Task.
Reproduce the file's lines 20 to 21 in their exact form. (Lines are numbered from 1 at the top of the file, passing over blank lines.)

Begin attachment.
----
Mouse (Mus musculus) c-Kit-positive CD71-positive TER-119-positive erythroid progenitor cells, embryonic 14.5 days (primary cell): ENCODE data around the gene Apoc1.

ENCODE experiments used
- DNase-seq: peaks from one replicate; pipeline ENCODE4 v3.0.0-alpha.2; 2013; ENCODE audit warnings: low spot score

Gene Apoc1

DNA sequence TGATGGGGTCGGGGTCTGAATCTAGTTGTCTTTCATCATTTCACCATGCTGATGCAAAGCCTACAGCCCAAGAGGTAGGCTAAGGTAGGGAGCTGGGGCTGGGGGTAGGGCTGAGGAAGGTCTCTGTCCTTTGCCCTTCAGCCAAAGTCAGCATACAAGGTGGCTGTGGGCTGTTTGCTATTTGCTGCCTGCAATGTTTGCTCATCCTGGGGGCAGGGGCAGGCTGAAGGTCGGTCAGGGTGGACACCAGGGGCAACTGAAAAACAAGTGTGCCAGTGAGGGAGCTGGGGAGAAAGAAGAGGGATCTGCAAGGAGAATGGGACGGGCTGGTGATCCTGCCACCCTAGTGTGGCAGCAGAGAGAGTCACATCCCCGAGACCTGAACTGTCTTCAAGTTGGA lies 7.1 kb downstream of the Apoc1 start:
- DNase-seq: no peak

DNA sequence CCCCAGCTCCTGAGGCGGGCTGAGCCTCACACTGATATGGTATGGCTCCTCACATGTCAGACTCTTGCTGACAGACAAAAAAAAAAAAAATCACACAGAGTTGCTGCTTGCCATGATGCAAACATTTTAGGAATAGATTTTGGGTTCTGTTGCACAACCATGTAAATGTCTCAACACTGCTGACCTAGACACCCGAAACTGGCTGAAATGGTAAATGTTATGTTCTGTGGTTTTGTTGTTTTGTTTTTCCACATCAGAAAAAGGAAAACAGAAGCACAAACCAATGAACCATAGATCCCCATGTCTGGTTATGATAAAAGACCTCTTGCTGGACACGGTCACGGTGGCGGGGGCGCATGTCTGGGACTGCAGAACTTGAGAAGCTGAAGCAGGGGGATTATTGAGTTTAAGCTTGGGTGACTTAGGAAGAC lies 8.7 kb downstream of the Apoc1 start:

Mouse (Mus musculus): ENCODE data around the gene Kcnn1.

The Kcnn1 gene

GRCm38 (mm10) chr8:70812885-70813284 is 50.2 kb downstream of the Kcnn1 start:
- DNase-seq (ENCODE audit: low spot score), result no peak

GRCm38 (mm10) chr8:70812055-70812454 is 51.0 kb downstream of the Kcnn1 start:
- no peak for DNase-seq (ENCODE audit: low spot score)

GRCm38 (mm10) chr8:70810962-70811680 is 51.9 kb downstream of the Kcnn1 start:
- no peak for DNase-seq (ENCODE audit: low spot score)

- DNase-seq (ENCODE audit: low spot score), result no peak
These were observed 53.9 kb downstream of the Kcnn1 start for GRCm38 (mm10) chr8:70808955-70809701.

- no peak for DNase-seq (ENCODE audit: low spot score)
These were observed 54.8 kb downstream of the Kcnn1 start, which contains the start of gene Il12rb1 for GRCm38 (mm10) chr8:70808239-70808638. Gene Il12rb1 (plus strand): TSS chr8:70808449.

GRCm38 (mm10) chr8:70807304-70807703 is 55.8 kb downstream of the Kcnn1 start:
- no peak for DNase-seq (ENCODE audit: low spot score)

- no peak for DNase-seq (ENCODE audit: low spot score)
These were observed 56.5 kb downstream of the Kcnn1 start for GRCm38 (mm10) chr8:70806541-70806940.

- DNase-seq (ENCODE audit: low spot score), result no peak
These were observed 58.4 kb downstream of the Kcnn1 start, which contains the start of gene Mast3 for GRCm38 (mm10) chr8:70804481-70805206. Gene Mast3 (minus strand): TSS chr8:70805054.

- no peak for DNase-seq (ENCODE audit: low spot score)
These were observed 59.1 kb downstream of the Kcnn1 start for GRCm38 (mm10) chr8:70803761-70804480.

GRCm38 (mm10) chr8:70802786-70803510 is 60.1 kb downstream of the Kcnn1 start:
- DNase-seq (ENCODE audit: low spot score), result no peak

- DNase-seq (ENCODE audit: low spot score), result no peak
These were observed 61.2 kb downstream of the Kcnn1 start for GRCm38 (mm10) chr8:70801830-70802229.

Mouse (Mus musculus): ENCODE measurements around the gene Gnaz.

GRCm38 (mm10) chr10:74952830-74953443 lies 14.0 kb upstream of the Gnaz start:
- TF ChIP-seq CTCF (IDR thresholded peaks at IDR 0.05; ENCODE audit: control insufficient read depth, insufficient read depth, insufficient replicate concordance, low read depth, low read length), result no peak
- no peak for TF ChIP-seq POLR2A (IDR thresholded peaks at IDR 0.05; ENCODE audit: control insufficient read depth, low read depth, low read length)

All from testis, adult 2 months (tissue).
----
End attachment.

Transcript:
GRCm38 (mm10) chr8:70807304-70807703 is 55.8 kb downstream of the Kcnn1 start:
- no peak for DNase-seq (ENCODE audit: low spot score)